Adults are breaking kids

Overzealous, yet well-intentioned adults are breaking kids. That’s the consensus of a growing number of pediatric specialists pointing to dramatic increases in sports-related injuries that were once rare or even unheard of in young bodies.

Stress fractures in the lumbar (lower back); avulsion fractures of the hip socket; ulnar collateral ligament damage requiring ‘Tommy John‘ surgery; an epidemic in ACL tears (especially in girls) – these are just some of the once-rare injuries now commonplace in kids.

Just how bad is it? More than 3.5 million kids under the age of 14 receive medical treatment for sports injuries, and nearly half of those are due to overuse.

Of particular concern is that many of these injuries, if not properly treated or allowed to heal, could lead to lifelong problems, including “growth disturbance and deformity” in affected limbs and arthritis as early as their 30s.

“We are seeing quite a higher number of [lumbar fractures], especially as kids become more active in sports and they’re playing for longer hours and are having more demands on them,” says Dr. Roger Saldana, a pediatric orthopedic surgeon.

Tommy John surgery – once limited to pro baseball players – is now more common in 15-19-year-old kids than any other age group. That’s right: a high school baseball hurler is more likely to have reconstruction surgery than a professional who plays the game for a living. Since 2000 there has been a fivefold increase in the number of injuries to elbows and shoulders in youth baseball and softball players.

Similarly, tears and ruptures of the knee’s anterior cruciate ligament (ACL), are at epidemic levels in all youth, but particularly girls (studies suggest girls are anywhere from two to eight times more likely to suffer an ACL tear).

A study published in the Journal of American Medical Association found an incredible 59 percent increase in the number of reconstructive ACL surgeries for girls aged 13-17 over the past 13 years.

Epidemic in ACL injuries in kids
Graph showing huge increase in ACL injuries to kids – particularly girls. Courtesy JAMA Pediatrics, August 2017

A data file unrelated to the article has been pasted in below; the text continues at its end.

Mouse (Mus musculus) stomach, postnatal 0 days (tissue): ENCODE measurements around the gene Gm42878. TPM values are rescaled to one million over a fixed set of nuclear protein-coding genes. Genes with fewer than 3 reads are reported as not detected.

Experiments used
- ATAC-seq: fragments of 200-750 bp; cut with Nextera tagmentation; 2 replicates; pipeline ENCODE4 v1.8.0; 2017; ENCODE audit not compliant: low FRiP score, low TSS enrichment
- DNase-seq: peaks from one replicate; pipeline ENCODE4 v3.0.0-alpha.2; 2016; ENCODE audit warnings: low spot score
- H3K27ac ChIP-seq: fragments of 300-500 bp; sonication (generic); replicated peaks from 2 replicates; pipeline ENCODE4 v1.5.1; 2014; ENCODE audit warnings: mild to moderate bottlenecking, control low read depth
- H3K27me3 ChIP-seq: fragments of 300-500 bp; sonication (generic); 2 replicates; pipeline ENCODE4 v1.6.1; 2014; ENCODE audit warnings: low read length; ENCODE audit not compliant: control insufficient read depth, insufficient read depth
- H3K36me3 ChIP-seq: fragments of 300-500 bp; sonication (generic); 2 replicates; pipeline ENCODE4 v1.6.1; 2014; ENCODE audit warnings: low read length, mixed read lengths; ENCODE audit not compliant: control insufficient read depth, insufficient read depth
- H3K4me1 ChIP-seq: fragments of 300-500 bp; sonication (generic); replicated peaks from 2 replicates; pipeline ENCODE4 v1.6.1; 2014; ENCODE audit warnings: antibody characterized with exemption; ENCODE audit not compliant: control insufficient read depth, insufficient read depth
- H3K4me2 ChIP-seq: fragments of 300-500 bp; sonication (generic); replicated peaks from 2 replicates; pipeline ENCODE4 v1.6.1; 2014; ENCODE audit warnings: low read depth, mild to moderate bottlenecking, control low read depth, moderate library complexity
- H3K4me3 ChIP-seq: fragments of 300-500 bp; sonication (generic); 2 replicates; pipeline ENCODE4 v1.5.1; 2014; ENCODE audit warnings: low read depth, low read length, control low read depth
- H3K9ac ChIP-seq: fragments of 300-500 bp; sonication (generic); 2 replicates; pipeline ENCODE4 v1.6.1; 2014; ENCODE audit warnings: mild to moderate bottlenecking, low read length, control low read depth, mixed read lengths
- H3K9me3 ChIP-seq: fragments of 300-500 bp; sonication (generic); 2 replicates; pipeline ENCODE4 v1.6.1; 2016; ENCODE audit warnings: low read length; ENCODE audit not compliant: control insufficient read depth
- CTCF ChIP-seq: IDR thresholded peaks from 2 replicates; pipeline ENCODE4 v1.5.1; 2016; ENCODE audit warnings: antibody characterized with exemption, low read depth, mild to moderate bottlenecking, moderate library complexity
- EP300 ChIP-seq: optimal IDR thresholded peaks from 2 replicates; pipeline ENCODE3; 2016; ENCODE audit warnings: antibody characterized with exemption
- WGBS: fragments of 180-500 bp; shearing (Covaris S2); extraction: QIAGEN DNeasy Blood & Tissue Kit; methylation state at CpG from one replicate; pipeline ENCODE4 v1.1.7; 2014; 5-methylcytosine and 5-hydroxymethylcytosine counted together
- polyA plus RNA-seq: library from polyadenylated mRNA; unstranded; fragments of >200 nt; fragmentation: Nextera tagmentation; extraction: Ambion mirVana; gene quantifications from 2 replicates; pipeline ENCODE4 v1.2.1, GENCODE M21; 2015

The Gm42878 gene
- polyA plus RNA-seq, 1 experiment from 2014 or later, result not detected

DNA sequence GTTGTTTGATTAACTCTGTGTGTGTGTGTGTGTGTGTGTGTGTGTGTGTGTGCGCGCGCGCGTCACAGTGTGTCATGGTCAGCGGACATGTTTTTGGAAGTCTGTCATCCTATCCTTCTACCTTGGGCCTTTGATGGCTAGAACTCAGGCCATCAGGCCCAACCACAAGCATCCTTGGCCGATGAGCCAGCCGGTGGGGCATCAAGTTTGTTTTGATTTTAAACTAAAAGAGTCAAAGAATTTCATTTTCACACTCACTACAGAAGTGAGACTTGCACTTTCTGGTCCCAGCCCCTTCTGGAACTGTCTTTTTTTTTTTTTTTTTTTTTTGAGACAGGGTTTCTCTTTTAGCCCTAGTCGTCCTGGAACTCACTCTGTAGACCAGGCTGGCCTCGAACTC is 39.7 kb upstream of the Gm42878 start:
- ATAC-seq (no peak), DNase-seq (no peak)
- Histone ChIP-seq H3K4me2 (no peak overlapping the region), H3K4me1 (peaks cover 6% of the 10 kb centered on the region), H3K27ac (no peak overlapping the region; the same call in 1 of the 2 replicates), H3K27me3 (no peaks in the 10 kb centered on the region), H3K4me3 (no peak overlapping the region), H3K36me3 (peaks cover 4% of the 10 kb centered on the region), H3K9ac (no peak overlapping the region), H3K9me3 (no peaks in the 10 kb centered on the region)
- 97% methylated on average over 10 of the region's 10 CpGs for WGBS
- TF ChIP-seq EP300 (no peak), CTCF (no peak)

What’s Going On?

Adults – specifically, parents, coaches, and trainers – are asking too much of young bodies ill-prepared for the athletic stresses placed on them. Where not so many years ago a child could be expected to play a single-season sport, then take a season off or move on to an entirely different sport, today kids are specializing in one sport or engaged in year-round athletics. The result: overuse of specific body parts or outright exhaustion.

Combine these with increasingly strenuous workout regimens, poor practice and game warmup routines, and too many trainers/coaches without an adequate understanding of what’s age-appropriate for young bodies, and you’ve got the perfect storm for the very epidemic in injuries we’re seeing.

“we all need to think more deeply about the insanity of our youth sports culture….”

At the root of all of these issues? A cultural mindset placing too great an emphasis on competition and athletic success while overlooking the toll it takes on children’s bodies and minds. “We all need to think more deeply about the insanity of our youth sports culture, with its focus on early specialization in one sport and, especially, its seasons without end,” says Michael Sokolove, author of Warrior Girls.

Sokolove and others like him believe too many adults have lost sight of the purpose of sports for kids and the benefits they are designed to confer – e.g. better physical and mental health, self-confidence, stronger socialization skills, the ability to play well with others and, of course, fun.

Instead, a society that prides itself on competitiveness is passing down that trick to younger and younger kids who, naturally, want to please parents and coaches alike.

“the toughest thing kids have to face is the unfulfilled lives of their parents.”

“A lot of parents have a belief that says, ‘How well my kid does on the field reflects on me as a parent,'” says Jim Thompson, founder of the Positive Coaching Alliance. “One of my mentors, John Gardner, once said, ‘The toughest thing kids have to face is the unfulfilled lives of their parents.’ I think there’s a lot of truth in that.”